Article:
The letter, signed by USA Swimming Chief Executive Officer Tim Hinchey III, highlighted that the health and safety of the organization's athletes, staff, coaches, volunteers and other members is paramount.
"As this global pandemic has grown, we have watched our athletes' worlds be turned upside down and watched them struggle to find ways to prepare and train - many for the biggest competitive opportunity of their lives," he said.
USA Swimming respectfully requests that the U.S. Olympic & Paralympic Committee advocate for the postponement of the Olympic Games Tokyo 2020. pic.twitter.com/q5bhUwi05q— USA Swimming (@USASwimming) March 20, 2020
Despite the fact that the World Health Organization has labeled the COVID-19 outbreak a pandemic, there has been no announcement made by the International Olympic Committee (IOC) regarding intentions to reschedule the games. However, the Hellenic Olympic Committee scrapped the traditional Olympic torch relay events earlier this week and opted for a notably scaled-down event to pass the flame to Tokyo's Olympic organizers.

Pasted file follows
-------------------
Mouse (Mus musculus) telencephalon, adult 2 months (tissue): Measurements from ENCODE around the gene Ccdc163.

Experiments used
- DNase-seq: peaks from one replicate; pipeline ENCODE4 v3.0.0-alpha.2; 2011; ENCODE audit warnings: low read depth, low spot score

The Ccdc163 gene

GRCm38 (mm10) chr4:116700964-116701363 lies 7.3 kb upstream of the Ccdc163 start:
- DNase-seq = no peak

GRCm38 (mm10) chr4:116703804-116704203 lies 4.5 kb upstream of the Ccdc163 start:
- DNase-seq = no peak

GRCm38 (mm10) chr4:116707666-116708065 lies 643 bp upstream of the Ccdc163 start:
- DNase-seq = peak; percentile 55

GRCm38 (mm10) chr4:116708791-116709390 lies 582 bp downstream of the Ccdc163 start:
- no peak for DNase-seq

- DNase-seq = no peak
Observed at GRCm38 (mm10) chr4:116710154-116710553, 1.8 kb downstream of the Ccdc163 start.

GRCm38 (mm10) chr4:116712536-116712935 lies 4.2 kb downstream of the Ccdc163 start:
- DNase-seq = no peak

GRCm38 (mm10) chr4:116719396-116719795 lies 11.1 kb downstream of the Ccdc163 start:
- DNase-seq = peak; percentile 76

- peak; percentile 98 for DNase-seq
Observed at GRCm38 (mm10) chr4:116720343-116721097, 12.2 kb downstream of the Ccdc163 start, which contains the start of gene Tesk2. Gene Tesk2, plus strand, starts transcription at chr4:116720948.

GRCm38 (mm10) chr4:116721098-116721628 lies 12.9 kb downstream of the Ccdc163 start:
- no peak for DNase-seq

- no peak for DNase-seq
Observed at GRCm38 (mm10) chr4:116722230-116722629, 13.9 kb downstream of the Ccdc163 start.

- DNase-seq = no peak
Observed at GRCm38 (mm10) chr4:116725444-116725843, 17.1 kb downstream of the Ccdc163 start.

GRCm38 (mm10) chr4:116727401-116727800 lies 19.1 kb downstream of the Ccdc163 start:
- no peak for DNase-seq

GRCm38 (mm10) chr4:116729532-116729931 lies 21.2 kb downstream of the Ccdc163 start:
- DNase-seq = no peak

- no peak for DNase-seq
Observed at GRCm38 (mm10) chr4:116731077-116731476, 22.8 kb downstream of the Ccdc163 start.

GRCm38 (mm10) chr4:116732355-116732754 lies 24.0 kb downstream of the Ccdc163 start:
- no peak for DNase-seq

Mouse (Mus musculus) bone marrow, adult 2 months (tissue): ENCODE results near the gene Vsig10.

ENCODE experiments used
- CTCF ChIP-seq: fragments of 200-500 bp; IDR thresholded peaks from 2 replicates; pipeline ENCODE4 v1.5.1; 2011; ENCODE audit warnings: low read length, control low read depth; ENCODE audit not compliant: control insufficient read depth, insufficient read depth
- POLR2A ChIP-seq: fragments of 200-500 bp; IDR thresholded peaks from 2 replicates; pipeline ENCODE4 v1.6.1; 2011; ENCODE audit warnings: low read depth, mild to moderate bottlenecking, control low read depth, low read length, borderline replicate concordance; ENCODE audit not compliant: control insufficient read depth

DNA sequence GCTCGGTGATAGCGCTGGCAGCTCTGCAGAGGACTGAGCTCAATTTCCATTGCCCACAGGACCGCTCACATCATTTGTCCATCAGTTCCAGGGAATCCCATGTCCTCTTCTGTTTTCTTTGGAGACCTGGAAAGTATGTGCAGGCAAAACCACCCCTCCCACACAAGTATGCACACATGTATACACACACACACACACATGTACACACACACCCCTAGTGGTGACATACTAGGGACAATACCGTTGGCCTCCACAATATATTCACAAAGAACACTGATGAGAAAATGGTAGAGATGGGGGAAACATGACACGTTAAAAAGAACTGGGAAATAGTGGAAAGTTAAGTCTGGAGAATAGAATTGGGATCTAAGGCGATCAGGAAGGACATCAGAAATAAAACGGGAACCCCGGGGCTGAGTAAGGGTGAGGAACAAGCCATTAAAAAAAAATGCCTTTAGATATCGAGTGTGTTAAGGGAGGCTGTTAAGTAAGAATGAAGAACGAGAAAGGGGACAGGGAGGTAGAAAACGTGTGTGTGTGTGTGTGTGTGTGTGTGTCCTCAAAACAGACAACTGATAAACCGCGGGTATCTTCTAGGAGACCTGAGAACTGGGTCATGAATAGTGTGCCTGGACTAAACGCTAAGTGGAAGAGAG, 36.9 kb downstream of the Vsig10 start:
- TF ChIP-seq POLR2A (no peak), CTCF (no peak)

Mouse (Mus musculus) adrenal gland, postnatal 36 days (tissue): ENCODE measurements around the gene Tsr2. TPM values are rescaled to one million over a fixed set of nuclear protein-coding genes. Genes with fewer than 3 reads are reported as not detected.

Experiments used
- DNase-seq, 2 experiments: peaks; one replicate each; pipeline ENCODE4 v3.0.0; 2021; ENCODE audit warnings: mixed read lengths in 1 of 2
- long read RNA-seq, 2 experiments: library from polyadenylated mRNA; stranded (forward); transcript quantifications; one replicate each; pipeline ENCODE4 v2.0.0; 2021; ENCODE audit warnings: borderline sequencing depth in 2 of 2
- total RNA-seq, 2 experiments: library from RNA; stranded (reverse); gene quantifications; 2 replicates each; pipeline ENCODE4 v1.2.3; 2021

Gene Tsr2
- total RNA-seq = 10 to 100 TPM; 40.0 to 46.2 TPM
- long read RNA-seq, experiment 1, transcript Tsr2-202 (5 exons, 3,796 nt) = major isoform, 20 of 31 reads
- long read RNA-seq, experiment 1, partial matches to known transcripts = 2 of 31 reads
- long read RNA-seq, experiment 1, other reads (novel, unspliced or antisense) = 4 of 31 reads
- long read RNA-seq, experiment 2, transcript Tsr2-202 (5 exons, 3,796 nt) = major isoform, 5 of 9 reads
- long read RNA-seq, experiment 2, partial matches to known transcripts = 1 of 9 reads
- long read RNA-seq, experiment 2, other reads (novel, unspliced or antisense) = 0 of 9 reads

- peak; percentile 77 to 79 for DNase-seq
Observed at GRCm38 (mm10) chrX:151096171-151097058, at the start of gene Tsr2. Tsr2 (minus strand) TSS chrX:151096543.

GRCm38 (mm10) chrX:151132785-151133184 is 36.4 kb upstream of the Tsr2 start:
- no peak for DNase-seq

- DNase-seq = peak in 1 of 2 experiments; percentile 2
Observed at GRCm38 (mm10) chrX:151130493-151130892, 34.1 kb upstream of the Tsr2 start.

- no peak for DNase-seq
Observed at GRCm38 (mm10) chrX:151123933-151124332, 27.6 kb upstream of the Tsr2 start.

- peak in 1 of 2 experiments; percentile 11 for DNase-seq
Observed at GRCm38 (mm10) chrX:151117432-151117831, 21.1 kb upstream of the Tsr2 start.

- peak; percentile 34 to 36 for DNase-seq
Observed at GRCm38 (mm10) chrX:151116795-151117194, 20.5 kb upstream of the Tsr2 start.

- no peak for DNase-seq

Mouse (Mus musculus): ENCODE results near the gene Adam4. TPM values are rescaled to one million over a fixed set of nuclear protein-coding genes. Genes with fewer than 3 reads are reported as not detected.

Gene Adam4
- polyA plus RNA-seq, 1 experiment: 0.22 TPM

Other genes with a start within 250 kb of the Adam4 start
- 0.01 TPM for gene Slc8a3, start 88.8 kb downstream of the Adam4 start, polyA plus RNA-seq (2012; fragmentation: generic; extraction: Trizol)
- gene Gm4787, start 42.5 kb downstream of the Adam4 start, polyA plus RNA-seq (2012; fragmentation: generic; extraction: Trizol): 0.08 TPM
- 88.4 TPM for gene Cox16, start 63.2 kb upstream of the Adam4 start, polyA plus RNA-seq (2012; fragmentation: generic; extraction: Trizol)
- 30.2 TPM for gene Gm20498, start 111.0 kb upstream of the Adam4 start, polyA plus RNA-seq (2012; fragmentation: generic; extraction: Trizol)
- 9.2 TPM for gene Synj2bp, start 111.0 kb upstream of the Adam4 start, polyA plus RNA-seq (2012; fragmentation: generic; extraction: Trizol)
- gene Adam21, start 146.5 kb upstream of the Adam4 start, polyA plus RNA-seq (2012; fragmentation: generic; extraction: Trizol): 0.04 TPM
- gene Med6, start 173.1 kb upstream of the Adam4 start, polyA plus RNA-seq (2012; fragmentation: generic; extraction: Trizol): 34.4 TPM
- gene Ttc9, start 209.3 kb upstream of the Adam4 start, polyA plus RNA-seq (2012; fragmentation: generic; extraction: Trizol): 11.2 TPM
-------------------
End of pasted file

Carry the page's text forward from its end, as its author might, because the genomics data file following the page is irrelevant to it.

It was initially reported that the IOC would make an announcement regarding the games' status in May. More recently, the Associated Press reported that John Coates, an IOC vice president and head of the Australian Olympic Committee, rejected the existence of a deadline or time frame for the committee to issue a statement.
Speaking to parliamentary committee members on Wednesday, Japanese Deputy Prime Minister Taro Aso contended that the COVID-19 pandemic's alignment with the 2020 Tokyo Olympics was proof that the games are historically "cursed" in the country.
“It’s a problem that’s happened every 40 years – it’s the cursed Olympics, and that’s a fact,” he said on March 18, as reported by The Guardian.
As of this article's publication, there are 266,082 confirmed cases of the novel coronavirus worldwide, according to the Johns Hopkins University Center for Systems Science and Engineering. While an estimated 87,363 individuals have recovered from the contagious disease, at least 11,153 people have died from COVID-19.